Brandonbruhhh

Hatching
Aug 17, 2019
3
5
8
I’m new to keeping birds and I don’t know much besides what I googled online. I want to get a Red Golden Pheasant, but I’m not sure on how to go with it. My questions I have are how loud are they, what do they eat exactly, could I have just one bird or could I get two males in one cage, how big should there cage be, what are some natural predators they have ( I live in Indiana), what should be in there cage a pond? Or branches, what exactly, are they good to be handled gently or are they aggressive, how long do they live for in human care, do they make good pets. Any other advice or tips would be greatly appreciated
 

007Sean

Face it, Embrace it, Ace it, Replace it
Premium Feather Member
6 Years
Oct 25, 2015
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South Central Texas
Golden pheasants are easily kept. They aren't loud, even during breeding season. A good complete and balanced feed of at least 24% protein, should be fed, they also enjoy the occasional treat... BOSS, scratch in winter, unsalted peanuts and greens.

You can raise one male or have several in one pen if it is a large pen, ie; 20' x 30' they do better in trios or more, like 1 male to 4 or 6 females.

Everything will try to get to you're birds, so build a predator proof enclosure. In your area, hawks, owls, raccoons, coyotes, feral dogs and cats are the most likely predators.
A planted and landscaped aviary is best for the birds, fountain grasses, big smooth rocks, small shrubs, stumps, limbs are all good 'pheasant furniture'.

They can be tamed down considerably, if handled very frequently when chicks and juveniles. Although the may eat from your hand they are still 'wild' and will not 'free range', if one gets out or escapes, it will most likely not return and a predator will have it in a quick chilly minute.

Some can be fairly aggressive but most are not, at least not towards humans...they can be overbearing on hens though, that's why it's best to have 4 or 5 hens for every male and plenty of 'escape' places for the hens to get away from a overly aggressive male.
With alot of time, handling, and patience they can be tamed to make fair pets but never really become what I would call a 'pet'.
I have birds that are 13 years old...its not uncommon for Goldens to live 25 years in captivity.
 

Brandonbruhhh

Hatching
Aug 17, 2019
3
5
8
Golden pheasants are easily kept. They aren't loud, even during breeding season. A good complete and balanced feed of at least 24% protein, should be fed, they also enjoy the occasional treat... BOSS, scratch in winter, unsalted peanuts and greens.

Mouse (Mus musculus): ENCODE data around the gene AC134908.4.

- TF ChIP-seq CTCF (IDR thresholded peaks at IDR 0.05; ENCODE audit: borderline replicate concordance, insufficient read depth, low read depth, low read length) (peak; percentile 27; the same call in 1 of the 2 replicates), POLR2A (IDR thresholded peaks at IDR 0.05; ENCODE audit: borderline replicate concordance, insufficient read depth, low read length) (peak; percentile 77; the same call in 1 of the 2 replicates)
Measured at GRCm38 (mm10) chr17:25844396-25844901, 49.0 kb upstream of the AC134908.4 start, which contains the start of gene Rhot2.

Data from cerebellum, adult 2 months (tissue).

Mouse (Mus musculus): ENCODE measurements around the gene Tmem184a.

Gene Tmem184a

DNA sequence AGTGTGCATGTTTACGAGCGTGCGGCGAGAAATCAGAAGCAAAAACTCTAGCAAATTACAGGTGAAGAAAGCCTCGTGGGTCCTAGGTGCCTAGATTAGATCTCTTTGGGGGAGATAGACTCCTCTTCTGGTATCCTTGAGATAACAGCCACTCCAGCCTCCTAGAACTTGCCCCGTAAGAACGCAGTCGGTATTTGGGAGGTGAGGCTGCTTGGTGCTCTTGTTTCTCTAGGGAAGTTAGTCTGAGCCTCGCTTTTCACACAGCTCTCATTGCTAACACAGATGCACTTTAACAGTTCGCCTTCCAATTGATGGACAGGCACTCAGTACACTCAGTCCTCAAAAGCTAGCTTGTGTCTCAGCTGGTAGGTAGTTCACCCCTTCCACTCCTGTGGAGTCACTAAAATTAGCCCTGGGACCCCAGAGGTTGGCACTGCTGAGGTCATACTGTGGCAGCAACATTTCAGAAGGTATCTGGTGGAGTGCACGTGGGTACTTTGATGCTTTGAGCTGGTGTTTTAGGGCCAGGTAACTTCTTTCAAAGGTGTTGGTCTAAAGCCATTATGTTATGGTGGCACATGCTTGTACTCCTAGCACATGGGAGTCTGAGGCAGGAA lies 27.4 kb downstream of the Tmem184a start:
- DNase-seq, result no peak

You can raise one male or have several in one pen if it is a large pen, ie; 20' x 30' they do better in trios or more, like 1 male to 4 or 6 females.

Everything will try to get to you're birds, so build a predator proof enclosure. In your area, hawks, owls, raccoons, coyotes, feral dogs and cats are the most likely predators.
A planted and landscaped aviary is best for the birds, fountain grasses, big smooth rocks, small shrubs, stumps, limbs are all good 'pheasant furniture'.

They can be tamed down considerably, if handled very frequently when chicks and juveniles. Although the may eat from your hand they are still 'wild' and will not 'free range', if one gets out or escapes, it will most likely not return and a predator will have it in a quick chilly minute.

Some can be fairly aggressive but most are not, at least not towards humans...they can be overbearing on hens though, that's why it's best to have 4 or 5 hens for every male and plenty of 'escape' places for the hens to get away from a overly aggressive male.
With alot of time, handling, and patience they can be tamed to make fair pets but never really become what I would call a 'pet'.
I have birds that are 13 years old...its not uncommon for Goldens to live 25 years in captivity.
Thank you for answering. You are very helpful. I do not think I will be getting many. Most likely one possibly two. I want to try to build them aviary from scratch. The area where I want to build is 14ish feet but 9ish feet and was thinking to make it 7 feet tall would that be good for one bird or two? I get what you mean by they aren’t really ‘Pets’ but I find they fascinating and just a cool bird and think it would be fun to raise one
 

007Sean

Face it, Embrace it, Ace it, Replace it
Premium Feather Member
6 Years
Oct 25, 2015
33,697
202,043
1,652
South Central Texas
From what I read it said they do better in pairs, and they like to climb and perch high up, they do pretty well in all weather but still have somewhere they can hide in, they like branches and logs
You are correct, they tend to like perches that are at the highest point in the aviary.
Actually they will do better with a 1:5 ratio, 1 cockbird to 4 or 5 hens.
Eventhough they can handle all kinds of weather, it's a good practice to have sheltered areas away from the elements, and dry. No drafts in the perching/roosting areas.
 

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